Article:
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Celsius was marketing an 18% APY and reassuring customers just days ago. Now it’s completely frozen all withdrawals

June 13, 2022, 11:32 PM UTC

For the past week, Celsius CEO Alex Mashinsky has insisted there were no problems with his crypto lending platform, even as many users complained about being unable to withdraw funds and others called the business unsustainable.

For days, customers had been tweeting about problems they had logging into their accounts or with being able to withdraw their funds. On Sunday, the company officially halted all withdrawals without giving a timeline for when customers would be able to get access to their deposits again. 

Celsius is a crypto alternative to the traditional bank. Users can deposit cryptocurrency with the platform, which it then loans to others while providing its customers a yield of up to 18%. The interest dwarfs the average 0.09% rate that traditional banks offer for U.S. savings accounts.

As of Monday evening Celsius still advertised up to 18% returns on its website. 

Despite questions about Celsius, as late as Saturday, Mashinsky was attacking his critics on Twitter. When venture capitalist Mike Dudas tweeted that retail traders may lose the money they put into Celsius, Mashinsky told him to stop spreading “FUD,” short for fear, uncertainty, and doubt. 

“Mike do you know even one person who has a problem withdrawing from Celsius,” Mashinsky said.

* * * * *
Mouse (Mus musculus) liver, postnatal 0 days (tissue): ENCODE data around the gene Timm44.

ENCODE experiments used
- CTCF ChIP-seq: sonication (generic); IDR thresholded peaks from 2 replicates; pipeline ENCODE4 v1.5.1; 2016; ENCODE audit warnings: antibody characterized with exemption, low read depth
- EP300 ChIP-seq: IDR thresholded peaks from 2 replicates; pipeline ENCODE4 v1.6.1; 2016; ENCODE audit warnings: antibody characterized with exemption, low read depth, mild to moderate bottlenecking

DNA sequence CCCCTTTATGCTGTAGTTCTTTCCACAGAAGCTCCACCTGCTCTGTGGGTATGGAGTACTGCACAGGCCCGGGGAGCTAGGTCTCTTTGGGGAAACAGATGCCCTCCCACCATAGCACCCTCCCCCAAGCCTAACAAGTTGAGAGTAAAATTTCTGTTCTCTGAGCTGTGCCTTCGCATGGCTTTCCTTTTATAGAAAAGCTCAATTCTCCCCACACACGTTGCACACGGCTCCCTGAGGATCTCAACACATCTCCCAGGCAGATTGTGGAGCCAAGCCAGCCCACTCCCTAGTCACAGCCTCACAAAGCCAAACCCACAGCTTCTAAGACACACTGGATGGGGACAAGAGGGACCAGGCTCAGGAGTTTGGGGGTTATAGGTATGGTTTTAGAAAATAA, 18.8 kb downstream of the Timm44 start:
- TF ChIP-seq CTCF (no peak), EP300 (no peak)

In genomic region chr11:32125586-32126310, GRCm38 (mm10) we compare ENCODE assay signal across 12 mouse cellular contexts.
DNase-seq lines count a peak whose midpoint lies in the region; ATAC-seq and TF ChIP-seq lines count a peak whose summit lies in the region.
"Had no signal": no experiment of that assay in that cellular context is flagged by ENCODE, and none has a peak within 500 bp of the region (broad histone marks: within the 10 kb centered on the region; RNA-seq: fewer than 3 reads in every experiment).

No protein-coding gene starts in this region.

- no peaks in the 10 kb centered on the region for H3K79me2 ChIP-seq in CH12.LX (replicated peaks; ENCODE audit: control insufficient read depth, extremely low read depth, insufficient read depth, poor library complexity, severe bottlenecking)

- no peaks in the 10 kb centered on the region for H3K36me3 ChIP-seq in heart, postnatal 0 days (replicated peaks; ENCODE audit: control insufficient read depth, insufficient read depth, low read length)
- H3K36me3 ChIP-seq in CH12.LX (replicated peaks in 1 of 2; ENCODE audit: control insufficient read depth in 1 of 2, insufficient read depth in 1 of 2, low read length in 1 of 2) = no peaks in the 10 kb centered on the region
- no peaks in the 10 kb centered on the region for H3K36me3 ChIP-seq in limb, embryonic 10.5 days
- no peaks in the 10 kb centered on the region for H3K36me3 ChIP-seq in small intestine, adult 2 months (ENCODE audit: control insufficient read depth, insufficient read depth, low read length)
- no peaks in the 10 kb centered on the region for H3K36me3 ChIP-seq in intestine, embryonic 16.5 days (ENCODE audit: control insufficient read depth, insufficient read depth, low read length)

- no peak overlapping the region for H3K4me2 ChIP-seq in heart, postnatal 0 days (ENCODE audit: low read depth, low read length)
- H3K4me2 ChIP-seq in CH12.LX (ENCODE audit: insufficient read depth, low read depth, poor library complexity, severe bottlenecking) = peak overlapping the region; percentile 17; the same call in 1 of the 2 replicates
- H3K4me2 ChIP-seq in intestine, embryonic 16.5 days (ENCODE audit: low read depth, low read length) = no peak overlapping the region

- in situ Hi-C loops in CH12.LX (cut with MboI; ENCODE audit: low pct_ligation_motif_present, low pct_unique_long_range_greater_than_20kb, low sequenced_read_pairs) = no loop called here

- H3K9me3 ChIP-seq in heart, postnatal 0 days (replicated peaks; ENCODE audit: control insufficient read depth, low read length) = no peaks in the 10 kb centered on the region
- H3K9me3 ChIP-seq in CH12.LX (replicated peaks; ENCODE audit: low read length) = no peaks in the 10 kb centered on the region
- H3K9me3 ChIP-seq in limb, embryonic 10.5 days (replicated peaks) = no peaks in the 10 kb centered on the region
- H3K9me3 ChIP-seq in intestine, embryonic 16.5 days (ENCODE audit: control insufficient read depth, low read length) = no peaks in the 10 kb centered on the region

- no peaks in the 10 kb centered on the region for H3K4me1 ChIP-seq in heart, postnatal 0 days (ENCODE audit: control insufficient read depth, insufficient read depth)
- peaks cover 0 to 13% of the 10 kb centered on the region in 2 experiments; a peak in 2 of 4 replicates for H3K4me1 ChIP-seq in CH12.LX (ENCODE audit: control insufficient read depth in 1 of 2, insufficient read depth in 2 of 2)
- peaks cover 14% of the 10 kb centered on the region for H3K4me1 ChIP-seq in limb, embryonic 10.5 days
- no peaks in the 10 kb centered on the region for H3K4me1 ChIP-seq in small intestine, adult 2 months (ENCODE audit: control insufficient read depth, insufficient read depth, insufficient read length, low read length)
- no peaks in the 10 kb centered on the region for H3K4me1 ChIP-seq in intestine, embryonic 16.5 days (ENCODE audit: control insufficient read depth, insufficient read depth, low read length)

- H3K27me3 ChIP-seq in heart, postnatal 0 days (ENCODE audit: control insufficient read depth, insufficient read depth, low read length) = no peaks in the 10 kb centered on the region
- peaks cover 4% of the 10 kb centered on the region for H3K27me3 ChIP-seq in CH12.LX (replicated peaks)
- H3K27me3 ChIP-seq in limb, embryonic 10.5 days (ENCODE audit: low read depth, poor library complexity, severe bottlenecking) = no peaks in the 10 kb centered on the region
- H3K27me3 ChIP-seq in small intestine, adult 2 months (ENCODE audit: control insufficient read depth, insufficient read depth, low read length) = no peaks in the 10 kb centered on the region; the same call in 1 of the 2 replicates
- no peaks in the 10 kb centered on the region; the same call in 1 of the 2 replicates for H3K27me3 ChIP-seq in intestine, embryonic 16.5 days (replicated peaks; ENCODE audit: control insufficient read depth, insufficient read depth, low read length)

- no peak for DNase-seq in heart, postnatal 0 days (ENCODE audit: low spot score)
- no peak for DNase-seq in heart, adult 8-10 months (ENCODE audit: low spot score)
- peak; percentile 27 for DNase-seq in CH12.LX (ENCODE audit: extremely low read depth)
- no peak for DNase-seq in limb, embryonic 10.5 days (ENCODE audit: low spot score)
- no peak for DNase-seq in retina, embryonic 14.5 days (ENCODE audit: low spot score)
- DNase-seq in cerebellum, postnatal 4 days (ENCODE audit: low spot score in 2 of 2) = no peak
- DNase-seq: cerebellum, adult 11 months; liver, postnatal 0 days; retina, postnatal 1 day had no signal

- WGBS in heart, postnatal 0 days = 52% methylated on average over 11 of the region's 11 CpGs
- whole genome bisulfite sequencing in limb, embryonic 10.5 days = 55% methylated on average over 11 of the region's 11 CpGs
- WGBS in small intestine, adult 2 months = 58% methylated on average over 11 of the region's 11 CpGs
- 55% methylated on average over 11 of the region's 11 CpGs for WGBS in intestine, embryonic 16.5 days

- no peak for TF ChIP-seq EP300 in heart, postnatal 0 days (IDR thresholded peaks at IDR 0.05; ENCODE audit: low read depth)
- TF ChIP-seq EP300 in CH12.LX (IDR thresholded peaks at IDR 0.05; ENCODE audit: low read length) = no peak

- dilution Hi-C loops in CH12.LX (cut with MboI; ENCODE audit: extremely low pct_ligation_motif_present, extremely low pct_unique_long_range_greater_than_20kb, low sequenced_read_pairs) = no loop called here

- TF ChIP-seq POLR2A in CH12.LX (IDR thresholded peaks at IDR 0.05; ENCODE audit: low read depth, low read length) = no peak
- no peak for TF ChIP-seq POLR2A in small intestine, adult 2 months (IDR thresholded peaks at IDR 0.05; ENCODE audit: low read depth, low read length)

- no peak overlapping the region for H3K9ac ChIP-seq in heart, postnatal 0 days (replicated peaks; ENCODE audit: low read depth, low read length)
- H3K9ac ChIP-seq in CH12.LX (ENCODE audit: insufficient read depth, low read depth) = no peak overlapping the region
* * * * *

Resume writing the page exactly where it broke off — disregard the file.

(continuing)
Mashinsky has long been a critic of traditional banks and their low interest rates. In its marketing, Celsius has called on people to instead “unbank” themselves and deposit their money with Celsius.

But without the protection of deposit insurance, and without the option of getting liquidity from a central bank, Celsius’ investors can’t be 100% sure that they’ll get their money back. That means any trust it had built up with its customers is shattered, Columbia Business School professor Omid Malekan told Fortune

“The second they turn on user withdrawals again, every single user is going to withdraw every single penny,” he said.

Because of this lost trust, Celsius should move to get the maximum return for the cryptocurrency that it still holds to pay off its depositors as much as possible, Malekan said.  Still, he said regulators are unlikely to step in because the risk of Celsius’ problems spreading to the broader financial world is low.

“I think it would be a tough sell for the government to be like we’re gonna spend taxpayer money to bail out this weird crypto project,” he said.

Celsius’ halting of withdrawals comes a month after another crypto project, stablecoin TerraUSD crashed aftea widespread crypto bank run made it lose its one-to-one peg to the U.S. dollar. The bank run also took down the stablecoin’s sister cryptocurrency, Luna.

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